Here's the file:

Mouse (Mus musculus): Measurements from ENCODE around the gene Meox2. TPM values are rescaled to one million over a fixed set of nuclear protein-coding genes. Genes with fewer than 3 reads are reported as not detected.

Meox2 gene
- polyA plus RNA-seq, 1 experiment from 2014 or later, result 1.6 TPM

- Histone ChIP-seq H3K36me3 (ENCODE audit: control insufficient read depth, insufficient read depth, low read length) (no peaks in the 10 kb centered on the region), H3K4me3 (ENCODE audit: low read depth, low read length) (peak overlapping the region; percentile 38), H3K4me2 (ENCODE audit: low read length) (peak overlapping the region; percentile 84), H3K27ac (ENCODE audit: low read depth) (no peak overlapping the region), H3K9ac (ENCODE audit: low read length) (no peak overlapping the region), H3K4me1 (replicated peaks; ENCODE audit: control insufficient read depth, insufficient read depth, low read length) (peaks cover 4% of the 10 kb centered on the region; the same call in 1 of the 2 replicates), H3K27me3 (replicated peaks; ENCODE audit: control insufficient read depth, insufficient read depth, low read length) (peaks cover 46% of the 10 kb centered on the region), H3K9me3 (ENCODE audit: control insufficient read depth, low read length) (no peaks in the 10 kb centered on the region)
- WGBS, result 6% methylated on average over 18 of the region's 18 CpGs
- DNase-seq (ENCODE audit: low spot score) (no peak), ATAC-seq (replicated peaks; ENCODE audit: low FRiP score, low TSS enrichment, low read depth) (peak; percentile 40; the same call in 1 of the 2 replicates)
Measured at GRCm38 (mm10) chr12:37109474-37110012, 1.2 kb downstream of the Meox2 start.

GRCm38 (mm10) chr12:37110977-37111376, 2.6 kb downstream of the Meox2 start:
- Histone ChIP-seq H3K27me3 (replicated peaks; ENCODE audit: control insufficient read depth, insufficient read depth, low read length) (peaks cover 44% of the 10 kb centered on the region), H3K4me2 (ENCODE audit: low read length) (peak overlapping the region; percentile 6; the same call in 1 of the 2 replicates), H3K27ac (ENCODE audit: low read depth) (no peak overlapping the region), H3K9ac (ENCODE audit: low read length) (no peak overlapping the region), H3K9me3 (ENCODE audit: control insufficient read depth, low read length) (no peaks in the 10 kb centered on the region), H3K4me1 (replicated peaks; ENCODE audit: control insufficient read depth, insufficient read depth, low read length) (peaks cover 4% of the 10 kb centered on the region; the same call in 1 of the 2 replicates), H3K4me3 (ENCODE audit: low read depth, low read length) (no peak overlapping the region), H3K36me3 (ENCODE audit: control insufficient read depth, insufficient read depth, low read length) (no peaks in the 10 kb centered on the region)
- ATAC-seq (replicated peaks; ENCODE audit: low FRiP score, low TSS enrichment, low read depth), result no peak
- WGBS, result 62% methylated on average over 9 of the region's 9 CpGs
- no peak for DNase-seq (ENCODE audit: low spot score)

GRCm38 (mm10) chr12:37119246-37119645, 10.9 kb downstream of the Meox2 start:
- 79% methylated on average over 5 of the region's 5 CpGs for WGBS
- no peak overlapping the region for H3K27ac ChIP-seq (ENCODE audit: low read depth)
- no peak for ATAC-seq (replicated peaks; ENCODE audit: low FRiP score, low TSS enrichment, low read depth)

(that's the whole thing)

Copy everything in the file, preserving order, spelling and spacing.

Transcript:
Mouse (Mus musculus): Measurements from ENCODE around the gene Meox2. TPM values are rescaled to one million over a fixed set of nuclear protein-coding genes. Genes with fewer than 3 reads are reported as not detected.

Meox2 gene
- polyA plus RNA-seq, 1 experiment from 2014 or later, result 1.6 TPM

- Histone ChIP-seq H3K36me3 (ENCODE audit: control insufficient read depth, insufficient read depth, low read length) (no peaks in the 10 kb centered on the region), H3K4me3 (ENCODE audit: low read depth, low read length) (peak overlapping the region; percentile 38), H3K4me2 (ENCODE audit: low read length) (peak overlapping the region; percentile 84), H3K27ac (ENCODE audit: low read depth) (no peak overlapping the region), H3K9ac (ENCODE audit: low read length) (no peak overlapping the region), H3K4me1 (replicated peaks; ENCODE audit: control insufficient read depth, insufficient read depth, low read length) (peaks cover 4% of the 10 kb centered on the region; the same call in 1 of the 2 replicates), H3K27me3 (replicated peaks; ENCODE audit: control insufficient read depth, insufficient read depth, low read length) (peaks cover 46% of the 10 kb centered on the region), H3K9me3 (ENCODE audit: control insufficient read depth, low read length) (no peaks in the 10 kb centered on the region)
- WGBS, result 6% methylated on average over 18 of the region's 18 CpGs
- DNase-seq (ENCODE audit: low spot score) (no peak), ATAC-seq (replicated peaks; ENCODE audit: low FRiP score, low TSS enrichment, low read depth) (peak; percentile 40; the same call in 1 of the 2 replicates)
Measured at GRCm38 (mm10) chr12:37109474-37110012, 1.2 kb downstream of the Meox2 start.

GRCm38 (mm10) chr12:37110977-37111376, 2.6 kb downstream of the Meox2 start:
- Histone ChIP-seq H3K27me3 (replicated peaks; ENCODE audit: control insufficient read depth, insufficient read depth, low read length) (peaks cover 44% of the 10 kb centered on the region), H3K4me2 (ENCODE audit: low read length) (peak overlapping the region; percentile 6; the same call in 1 of the 2 replicates), H3K27ac (ENCODE audit: low read depth) (no peak overlapping the region), H3K9ac (ENCODE audit: low read length) (no peak overlapping the region), H3K9me3 (ENCODE audit: control insufficient read depth, low read length) (no peaks in the 10 kb centered on the region), H3K4me1 (replicated peaks; ENCODE audit: control insufficient read depth, insufficient read depth, low read length) (peaks cover 4% of the 10 kb centered on the region; the same call in 1 of the 2 replicates), H3K4me3 (ENCODE audit: low read depth, low read length) (no peak overlapping the region), H3K36me3 (ENCODE audit: control insufficient read depth, insufficient read depth, low read length) (no peaks in the 10 kb centered on the region)
- ATAC-seq (replicated peaks; ENCODE audit: low FRiP score, low TSS enrichment, low read depth), result no peak
- WGBS, result 62% methylated on average over 9 of the region's 9 CpGs
- no peak for DNase-seq (ENCODE audit: low spot score)

GRCm38 (mm10) chr12:37119246-37119645, 10.9 kb downstream of the Meox2 start:
- 79% methylated on average over 5 of the region's 5 CpGs for WGBS
- no peak overlapping the region for H3K27ac ChIP-seq (ENCODE audit: low read depth)
- no peak for ATAC-seq (replicated peaks; ENCODE audit: low FRiP score, low TSS enrichment, low read depth)